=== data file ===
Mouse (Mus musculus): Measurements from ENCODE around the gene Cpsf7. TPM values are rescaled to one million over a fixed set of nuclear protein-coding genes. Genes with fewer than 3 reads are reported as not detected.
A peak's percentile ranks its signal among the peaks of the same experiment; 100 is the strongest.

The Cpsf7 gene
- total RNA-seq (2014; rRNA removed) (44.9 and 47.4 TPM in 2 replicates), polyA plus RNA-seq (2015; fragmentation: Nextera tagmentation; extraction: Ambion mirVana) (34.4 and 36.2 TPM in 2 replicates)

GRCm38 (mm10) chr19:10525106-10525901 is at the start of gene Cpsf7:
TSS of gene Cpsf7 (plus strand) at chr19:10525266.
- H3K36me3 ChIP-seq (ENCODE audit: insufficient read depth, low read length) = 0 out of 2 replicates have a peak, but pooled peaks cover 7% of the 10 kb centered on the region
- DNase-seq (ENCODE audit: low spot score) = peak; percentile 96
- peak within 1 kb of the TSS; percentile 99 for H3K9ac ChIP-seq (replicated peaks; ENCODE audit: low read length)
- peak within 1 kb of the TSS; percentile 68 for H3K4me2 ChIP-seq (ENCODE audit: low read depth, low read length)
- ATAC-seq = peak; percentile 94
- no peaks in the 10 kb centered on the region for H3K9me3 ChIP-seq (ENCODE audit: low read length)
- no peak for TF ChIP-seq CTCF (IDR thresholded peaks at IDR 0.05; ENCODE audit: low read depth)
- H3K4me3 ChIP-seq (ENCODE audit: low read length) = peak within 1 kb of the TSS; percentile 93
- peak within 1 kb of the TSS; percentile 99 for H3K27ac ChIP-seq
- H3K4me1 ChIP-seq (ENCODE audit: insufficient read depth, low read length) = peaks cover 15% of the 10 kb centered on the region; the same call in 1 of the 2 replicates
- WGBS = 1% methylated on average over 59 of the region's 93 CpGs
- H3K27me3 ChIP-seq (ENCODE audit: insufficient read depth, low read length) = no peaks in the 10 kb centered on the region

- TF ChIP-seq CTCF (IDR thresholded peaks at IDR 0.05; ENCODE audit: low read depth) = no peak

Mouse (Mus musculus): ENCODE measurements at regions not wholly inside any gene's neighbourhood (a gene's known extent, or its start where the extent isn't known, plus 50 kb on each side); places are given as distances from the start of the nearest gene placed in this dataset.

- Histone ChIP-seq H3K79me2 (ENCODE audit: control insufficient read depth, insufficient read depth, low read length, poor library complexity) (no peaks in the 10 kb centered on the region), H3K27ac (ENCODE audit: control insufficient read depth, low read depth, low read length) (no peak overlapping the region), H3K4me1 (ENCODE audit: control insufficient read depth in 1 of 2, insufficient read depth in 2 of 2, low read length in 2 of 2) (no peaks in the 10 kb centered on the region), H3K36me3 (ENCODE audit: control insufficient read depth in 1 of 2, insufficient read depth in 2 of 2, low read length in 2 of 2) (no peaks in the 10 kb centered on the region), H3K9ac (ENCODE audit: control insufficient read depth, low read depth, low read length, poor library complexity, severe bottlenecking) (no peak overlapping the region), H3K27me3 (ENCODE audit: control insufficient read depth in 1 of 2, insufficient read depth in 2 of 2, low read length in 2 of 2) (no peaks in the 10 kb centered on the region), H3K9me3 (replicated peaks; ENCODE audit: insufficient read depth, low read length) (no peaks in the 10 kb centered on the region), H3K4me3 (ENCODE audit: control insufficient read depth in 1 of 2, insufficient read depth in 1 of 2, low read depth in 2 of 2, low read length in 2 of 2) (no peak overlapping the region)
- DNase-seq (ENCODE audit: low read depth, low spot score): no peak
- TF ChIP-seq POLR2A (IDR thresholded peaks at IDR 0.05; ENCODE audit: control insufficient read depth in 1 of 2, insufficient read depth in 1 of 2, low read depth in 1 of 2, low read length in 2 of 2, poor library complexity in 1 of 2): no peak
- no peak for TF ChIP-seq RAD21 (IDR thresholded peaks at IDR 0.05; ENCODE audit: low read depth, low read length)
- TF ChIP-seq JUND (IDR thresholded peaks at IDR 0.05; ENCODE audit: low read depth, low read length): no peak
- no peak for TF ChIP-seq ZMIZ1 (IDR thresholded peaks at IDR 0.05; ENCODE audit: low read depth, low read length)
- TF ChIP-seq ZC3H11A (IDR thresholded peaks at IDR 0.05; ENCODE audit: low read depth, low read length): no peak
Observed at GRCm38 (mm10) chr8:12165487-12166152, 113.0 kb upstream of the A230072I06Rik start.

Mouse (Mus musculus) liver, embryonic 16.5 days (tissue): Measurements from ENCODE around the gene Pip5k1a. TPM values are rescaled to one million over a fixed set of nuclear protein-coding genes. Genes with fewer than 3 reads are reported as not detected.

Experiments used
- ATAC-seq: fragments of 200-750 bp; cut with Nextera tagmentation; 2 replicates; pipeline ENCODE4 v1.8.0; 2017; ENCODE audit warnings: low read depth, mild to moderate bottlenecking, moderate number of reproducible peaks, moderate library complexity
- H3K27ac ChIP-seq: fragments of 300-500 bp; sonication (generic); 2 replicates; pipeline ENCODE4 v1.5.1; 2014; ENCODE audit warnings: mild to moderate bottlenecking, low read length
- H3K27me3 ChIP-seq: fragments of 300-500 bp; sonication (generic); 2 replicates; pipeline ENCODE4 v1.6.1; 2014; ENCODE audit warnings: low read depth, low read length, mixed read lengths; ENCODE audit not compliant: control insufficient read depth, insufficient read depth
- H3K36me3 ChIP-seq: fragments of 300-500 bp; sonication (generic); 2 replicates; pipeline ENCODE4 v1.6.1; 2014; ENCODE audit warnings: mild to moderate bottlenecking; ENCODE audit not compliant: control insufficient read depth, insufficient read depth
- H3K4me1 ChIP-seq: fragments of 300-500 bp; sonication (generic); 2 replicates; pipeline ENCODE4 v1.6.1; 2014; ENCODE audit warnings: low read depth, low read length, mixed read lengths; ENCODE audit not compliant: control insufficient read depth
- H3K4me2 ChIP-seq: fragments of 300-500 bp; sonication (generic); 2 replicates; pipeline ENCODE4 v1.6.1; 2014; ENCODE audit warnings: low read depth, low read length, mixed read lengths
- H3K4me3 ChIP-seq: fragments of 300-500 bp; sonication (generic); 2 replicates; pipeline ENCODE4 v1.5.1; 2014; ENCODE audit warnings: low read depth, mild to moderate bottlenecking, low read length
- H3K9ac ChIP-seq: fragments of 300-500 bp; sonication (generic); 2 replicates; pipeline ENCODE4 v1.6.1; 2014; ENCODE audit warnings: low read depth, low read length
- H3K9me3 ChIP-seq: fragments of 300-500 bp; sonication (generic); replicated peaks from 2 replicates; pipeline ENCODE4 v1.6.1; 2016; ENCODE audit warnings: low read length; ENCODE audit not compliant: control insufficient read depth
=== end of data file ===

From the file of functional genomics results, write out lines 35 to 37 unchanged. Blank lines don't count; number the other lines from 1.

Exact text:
- H3K4me1 ChIP-seq: fragments of 300-500 bp; sonication (generic); 2 replicates; pipeline ENCODE4 v1.6.1; 2014; ENCODE audit warnings: low read depth, low read length, mixed read lengths; ENCODE audit not compliant: control insufficient read depth
- H3K4me2 ChIP-seq: fragments of 300-500 bp; sonication (generic); 2 replicates; pipeline ENCODE4 v1.6.1; 2014; ENCODE audit warnings: low read depth, low read length, mixed read lengths
- H3K4me3 ChIP-seq: fragments of 300-500 bp; sonication (generic); 2 replicates; pipeline ENCODE4 v1.5.1; 2014; ENCODE audit warnings: low read depth, mild to moderate bottlenecking, low read length